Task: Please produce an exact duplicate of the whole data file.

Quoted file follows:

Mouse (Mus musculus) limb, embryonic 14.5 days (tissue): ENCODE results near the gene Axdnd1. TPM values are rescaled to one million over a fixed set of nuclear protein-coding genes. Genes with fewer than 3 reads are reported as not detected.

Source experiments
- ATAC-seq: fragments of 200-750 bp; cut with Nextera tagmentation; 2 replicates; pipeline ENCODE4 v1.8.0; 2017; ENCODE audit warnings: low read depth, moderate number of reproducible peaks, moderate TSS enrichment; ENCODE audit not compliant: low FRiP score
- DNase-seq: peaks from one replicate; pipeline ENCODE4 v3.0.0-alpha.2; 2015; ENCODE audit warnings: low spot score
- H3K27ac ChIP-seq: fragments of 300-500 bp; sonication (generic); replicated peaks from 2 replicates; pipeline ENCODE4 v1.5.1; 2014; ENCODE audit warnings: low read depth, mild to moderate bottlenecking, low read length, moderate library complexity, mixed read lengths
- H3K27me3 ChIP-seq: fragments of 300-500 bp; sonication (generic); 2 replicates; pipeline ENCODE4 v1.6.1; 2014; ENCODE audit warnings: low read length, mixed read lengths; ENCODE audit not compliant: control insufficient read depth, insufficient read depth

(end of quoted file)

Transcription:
Mouse (Mus musculus) limb, embryonic 14.5 days (tissue): ENCODE results near the gene Axdnd1. TPM values are rescaled to one million over a fixed set of nuclear protein-coding genes. Genes with fewer than 3 reads are reported as not detected.

Source experiments
- ATAC-seq: fragments of 200-750 bp; cut with Nextera tagmentation; 2 replicates; pipeline ENCODE4 v1.8.0; 2017; ENCODE audit warnings: low read depth, moderate number of reproducible peaks, moderate TSS enrichment; ENCODE audit not compliant: low FRiP score
- DNase-seq: peaks from one replicate; pipeline ENCODE4 v3.0.0-alpha.2; 2015; ENCODE audit warnings: low spot score
- H3K27ac ChIP-seq: fragments of 300-500 bp; sonication (generic); replicated peaks from 2 replicates; pipeline ENCODE4 v1.5.1; 2014; ENCODE audit warnings: low read depth, mild to moderate bottlenecking, low read length, moderate library complexity, mixed read lengths
- H3K27me3 ChIP-seq: fragments of 300-500 bp; sonication (generic); 2 replicates; pipeline ENCODE4 v1.6.1; 2014; ENCODE audit warnings: low read length, mixed read lengths; ENCODE audit not compliant: control insufficient read depth, insufficient read depth